Although Tom has spent much of his life criticizing Maggie and refusing to forgive her faults, their reunion in death is a final triumph of compassion and forgiveness over intolerance. Tom renounced Maggie as his sister, but she remained loyal to him as her brother, sacrificing her own life to try to rescue him from Dorlcote Mill. Tom is astonished at Maggie’s appearance, clinging to her and calling her “Magsie,” her childhood nickname. According to the epitaph on their shared grave—“In their deaths, they were not divided”—the grudges, intolerance, and personal stubbornness that had kept Maggie and Tom apart while alive can no longer “divide” them in death. The novel’s ending thus suggests that the difficulties in Maggie’s relationship with her brother fall away in their final moments, when brother and sister are able to forgive one another. Faced with death, Tom and Maggie realize that the bonds of family and shared history are ultimately the most lasting attachments of their lives. Whatever their differences, it is this ability to care for and have compassion for one another that trumps everything else. In this sense, awareness of the fleeting nature of life compels and rewards forgiveness.
Tolerance and Forgiveness ThemeTracker
Tolerance and Forgiveness Quotes in The Mill on the Floss
I share with you this sense of oppressive narrowness; but it is necessary that we should feel it, if we are to understand how it acted on the lives of Tom and Maggie—how it has acted on young natures in many generations, that in the outward tendency of human things have risen above the mental level of the generation before them, to which they have been nevertheless tied by the strongest fibers of their hearts.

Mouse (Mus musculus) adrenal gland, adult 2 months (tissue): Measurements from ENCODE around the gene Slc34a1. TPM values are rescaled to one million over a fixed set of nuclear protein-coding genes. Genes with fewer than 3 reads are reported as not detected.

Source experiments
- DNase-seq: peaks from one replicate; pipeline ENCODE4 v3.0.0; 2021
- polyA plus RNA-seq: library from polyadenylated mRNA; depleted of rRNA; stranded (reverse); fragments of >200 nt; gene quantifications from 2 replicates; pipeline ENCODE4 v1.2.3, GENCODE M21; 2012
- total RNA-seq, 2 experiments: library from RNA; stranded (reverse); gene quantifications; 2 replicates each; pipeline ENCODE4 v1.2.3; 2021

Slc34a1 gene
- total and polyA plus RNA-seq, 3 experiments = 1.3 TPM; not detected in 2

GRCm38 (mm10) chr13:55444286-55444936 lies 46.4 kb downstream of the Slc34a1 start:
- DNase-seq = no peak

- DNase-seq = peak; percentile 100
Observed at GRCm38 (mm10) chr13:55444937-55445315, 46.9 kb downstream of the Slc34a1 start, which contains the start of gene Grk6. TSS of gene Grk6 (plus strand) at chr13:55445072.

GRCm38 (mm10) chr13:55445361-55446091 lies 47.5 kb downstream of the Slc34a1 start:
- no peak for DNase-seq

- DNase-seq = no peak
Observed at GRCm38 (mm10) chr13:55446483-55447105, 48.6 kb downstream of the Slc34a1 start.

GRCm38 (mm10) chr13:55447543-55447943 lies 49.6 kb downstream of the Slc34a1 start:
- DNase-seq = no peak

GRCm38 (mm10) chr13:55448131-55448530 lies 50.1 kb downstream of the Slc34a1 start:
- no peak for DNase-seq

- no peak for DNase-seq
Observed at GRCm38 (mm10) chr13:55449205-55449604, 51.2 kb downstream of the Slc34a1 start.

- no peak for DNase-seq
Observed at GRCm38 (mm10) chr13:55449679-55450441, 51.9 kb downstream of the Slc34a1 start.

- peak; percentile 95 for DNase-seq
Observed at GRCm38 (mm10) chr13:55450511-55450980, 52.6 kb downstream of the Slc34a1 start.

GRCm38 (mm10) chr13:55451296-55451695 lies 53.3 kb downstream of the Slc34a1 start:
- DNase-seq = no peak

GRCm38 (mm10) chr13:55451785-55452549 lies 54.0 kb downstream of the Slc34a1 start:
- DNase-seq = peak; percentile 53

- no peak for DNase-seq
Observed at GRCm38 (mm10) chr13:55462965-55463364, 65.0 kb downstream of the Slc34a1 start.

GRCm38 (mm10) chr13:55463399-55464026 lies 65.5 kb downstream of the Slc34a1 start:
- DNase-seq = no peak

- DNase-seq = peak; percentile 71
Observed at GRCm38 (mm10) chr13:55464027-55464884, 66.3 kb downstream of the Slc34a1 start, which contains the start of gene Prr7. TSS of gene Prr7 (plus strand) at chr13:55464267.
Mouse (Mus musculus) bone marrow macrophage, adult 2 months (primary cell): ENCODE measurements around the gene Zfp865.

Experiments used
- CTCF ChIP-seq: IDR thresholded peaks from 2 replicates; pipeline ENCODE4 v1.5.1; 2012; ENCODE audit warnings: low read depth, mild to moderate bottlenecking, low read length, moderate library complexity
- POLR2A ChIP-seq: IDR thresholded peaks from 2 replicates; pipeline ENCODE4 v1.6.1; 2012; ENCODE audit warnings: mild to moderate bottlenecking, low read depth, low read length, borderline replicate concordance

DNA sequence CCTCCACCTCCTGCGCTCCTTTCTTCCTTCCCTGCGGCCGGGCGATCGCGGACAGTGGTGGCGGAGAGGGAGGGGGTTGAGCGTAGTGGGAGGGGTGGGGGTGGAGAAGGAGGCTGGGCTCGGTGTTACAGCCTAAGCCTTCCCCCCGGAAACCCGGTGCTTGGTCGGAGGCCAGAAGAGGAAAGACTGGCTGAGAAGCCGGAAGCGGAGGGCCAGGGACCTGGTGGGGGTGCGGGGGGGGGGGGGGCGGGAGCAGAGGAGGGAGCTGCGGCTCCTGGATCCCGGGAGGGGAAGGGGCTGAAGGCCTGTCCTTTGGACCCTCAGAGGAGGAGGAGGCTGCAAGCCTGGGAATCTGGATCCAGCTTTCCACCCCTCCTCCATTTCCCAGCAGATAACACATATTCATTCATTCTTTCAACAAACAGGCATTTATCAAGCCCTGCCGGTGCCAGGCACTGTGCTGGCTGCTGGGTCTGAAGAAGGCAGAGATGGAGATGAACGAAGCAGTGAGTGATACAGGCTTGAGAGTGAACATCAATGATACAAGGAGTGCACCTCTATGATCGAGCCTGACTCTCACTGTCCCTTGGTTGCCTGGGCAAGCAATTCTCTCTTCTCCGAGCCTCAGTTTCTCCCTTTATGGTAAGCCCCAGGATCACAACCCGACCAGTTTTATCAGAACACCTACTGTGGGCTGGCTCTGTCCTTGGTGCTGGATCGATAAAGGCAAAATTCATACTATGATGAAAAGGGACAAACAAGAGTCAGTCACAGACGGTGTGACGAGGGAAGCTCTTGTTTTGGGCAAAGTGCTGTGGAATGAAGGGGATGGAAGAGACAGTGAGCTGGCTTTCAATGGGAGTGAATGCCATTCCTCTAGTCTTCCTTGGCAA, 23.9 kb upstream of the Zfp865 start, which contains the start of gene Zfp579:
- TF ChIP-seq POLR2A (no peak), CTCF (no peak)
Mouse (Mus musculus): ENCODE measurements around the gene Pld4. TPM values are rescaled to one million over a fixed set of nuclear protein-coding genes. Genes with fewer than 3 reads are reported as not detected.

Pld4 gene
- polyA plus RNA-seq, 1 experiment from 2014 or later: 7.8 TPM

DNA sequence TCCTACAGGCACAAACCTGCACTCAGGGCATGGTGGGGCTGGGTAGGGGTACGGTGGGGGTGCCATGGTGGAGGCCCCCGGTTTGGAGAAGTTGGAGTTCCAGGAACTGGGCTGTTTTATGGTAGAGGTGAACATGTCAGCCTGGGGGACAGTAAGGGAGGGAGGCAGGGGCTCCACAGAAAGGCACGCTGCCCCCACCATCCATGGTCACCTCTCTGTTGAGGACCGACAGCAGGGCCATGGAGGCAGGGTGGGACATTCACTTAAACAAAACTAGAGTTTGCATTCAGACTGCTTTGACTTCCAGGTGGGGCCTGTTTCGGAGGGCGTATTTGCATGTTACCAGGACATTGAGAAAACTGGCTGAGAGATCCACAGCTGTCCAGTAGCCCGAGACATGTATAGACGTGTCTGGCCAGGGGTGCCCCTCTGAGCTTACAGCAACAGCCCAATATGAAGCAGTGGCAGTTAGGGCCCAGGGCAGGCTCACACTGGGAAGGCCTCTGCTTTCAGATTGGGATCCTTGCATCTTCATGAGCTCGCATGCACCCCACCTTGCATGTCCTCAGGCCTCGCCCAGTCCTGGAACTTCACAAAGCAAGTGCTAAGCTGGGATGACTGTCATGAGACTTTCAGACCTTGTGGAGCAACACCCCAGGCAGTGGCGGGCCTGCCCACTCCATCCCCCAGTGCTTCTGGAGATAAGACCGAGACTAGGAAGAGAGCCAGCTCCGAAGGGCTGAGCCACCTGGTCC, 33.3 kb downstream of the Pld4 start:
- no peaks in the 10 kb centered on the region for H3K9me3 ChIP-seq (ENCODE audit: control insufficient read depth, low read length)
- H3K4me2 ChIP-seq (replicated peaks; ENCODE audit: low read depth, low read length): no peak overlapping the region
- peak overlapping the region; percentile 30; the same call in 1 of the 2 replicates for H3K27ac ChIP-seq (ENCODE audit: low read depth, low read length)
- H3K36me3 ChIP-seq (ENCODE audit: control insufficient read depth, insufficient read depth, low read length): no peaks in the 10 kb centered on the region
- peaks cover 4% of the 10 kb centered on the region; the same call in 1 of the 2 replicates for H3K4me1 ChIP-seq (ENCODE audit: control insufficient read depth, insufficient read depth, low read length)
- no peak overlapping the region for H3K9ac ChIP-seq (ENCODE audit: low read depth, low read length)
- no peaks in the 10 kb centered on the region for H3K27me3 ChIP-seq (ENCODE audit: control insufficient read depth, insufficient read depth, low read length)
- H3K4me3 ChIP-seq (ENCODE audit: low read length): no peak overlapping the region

“But it isn’t for that, that I’m jealous for the dark women—not because I’m dark myself. It’s because I always care the most about the unhappy people: if the blond girl were forsaken, I should like her best. I always take the side of the rejected lover in the stories.”
“But you have always enjoyed punishing me—you have always been hard and cruel to me: even when I was a little girl, and always loved you better than any one else in the world, you would let me go crying to bed without forgiving me. You have no pity: you have no sense of your own imperfection and your own sins.”
If Miss Tulliver, after a few months of well-chosen travel, had returned as Mrs. Stephen Guest, with a post-marital trousseau, and all the advantages possessed even by the most unwelcome wife of an only son, public opinion, which at St. Ogg's, as elsewhere, always knew what to think, would have judged in strict consistency with those results.